Physicians at the Yellowstone Pathology Institute called on Rep. Steve Daines, R-Mont., on Tuesday to help combat proposed cuts to Medicare reimbursement rates. While the freshman congressman said he would like to help, he also pressed them for specific examples.
“It always helps me bring the Montana voice to Washington,” Daines said.
Daines, who spent an hour visiting with physicians and touring the lab in the Billings medical corridor, said he wanted clear examples of how the proposed cuts, scheduled to take effect Jan. 1, 2014, would impact patients, and ultimately the Institute.
A self-described “math guy,” Daines said he wants to understand the rationale behind the proposed cuts.
“I’d like to get my head into this.” Daines said.
U.S. Sen. Max Baucus and Jon Tester, both Montana Democrats, were also invited to tour the facility and meet with staff pathologists. Tester’s schedule did not allow it but he has a conference call scheduled with the team. Baucus has toured the facility before. Daines, hungry for more details, has also asked for a follow-up conference with the physicians.
The Institute has offices in Montana and Wyoming. It employs five pathologists in Montana and one in Wyoming. One of its biggest contracts is with St. Vincent Healthcare. It also works for independent physicians and hospitals across Montana, Wyoming and Idaho.
The Centers for Medicare and Medicaid Services is proposing to cut reimbursement by at least 50 percent for certain types of diagnostic slides. CMS is also proposing to cut the reimbursement rate by more than 70 percent for tests designed to diagnose blood cancers.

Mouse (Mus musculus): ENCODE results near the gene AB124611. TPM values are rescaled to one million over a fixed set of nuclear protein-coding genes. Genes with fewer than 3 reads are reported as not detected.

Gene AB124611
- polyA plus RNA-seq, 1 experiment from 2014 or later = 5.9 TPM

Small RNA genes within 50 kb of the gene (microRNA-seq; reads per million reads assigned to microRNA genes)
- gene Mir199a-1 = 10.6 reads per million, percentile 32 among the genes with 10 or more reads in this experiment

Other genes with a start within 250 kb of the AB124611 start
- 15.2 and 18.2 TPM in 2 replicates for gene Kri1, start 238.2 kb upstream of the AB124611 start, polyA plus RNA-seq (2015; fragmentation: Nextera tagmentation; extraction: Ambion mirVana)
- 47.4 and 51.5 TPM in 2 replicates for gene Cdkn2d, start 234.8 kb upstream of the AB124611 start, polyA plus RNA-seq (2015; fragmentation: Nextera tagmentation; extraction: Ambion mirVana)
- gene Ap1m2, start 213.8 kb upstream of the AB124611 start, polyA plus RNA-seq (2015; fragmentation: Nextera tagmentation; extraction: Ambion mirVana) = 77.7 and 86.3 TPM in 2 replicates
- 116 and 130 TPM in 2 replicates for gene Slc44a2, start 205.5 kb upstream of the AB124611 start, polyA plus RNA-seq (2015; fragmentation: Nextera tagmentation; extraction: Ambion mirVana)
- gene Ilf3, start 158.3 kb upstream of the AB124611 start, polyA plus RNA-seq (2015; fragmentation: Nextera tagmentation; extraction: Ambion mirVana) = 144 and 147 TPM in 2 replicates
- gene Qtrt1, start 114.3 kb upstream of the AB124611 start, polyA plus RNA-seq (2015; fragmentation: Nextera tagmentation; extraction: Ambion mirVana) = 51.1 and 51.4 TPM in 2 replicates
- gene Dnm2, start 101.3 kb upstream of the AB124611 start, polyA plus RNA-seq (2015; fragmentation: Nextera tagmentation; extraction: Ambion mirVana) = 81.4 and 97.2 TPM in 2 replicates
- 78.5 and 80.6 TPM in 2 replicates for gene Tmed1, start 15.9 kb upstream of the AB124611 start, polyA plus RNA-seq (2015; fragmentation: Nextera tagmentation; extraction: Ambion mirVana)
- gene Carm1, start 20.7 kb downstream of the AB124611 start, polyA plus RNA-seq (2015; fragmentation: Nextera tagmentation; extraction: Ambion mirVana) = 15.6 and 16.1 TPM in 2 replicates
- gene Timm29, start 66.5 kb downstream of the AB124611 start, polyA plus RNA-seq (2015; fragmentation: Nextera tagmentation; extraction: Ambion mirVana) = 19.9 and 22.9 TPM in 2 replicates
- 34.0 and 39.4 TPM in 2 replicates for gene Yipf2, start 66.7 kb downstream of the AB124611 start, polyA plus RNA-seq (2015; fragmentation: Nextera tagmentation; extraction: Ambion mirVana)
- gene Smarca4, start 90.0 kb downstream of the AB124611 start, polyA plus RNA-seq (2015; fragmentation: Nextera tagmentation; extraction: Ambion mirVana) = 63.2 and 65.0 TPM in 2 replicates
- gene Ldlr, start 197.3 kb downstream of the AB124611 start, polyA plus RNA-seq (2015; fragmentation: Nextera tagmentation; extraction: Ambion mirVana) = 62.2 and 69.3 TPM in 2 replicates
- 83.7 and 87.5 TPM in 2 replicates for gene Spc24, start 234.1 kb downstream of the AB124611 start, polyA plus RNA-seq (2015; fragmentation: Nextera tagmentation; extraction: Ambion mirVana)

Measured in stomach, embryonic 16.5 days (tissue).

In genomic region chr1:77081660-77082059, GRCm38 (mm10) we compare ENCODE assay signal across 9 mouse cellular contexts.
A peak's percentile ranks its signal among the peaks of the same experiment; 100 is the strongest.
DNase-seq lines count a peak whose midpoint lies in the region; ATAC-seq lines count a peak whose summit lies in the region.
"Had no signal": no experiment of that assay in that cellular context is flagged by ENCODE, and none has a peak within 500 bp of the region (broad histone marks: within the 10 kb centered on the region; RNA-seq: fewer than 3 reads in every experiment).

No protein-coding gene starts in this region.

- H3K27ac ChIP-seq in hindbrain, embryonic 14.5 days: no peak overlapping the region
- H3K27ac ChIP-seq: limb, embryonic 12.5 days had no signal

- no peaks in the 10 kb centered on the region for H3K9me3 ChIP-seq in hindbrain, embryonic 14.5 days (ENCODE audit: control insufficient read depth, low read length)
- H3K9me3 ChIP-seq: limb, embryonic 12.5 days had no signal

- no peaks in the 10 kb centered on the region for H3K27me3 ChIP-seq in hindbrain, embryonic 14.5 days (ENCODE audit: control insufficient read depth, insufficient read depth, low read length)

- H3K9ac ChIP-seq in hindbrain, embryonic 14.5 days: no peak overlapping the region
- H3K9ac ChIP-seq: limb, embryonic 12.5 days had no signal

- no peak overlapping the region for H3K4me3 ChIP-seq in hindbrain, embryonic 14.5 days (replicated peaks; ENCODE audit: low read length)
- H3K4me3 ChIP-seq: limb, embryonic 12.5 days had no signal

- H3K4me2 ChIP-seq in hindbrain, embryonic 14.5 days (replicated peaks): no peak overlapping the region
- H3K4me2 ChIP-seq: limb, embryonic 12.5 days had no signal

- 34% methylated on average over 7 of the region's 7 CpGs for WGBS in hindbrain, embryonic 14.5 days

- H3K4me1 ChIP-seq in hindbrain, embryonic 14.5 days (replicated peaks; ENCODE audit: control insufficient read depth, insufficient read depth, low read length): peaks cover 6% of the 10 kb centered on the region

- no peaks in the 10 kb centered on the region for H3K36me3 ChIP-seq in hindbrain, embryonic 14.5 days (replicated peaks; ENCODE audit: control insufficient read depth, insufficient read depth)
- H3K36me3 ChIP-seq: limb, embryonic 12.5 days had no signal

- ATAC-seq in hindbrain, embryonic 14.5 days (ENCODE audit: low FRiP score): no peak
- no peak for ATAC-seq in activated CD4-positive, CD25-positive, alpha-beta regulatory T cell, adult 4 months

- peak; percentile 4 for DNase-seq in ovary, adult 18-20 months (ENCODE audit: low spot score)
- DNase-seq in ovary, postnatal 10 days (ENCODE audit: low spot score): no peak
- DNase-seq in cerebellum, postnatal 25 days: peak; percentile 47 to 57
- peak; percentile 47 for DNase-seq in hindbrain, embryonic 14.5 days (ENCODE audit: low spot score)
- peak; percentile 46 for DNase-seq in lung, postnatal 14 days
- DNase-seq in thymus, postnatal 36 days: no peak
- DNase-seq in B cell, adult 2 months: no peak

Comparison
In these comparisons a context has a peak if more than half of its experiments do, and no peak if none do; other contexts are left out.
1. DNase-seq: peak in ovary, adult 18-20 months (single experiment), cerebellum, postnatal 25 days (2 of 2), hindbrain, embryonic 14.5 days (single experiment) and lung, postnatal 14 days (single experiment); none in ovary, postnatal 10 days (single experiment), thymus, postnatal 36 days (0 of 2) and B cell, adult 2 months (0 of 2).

The proposed cuts are in addition to cuts that were already implemented this year that cut reimbursement rates by 50 percent on the most common of diagnostic slides.
About 40 to 50 percent of the Institute's patients are on Medicare, according to Dr. Duane Schultz, president of the group.
“It doesn’t make much sense to us,” Schultz said. “It’s a big bite. We’re just trying to educate people about this.”
Compounding the problem is that many insurance companies tend to follow what Medicare does. If that happens, Schultz said the Institute may not be able to provide diagnostic services for certain groups of people, potentially senior citizens.
“I do share their concern,” Daines said. “This is a clinic that provides world-class services to the people of Montana. We’re very fortunate to have these kinds of trained and talented professionals. But, if Medicare reimbursements are not at levels where they continue to provide the services, ultimately the patient is going to suffer.”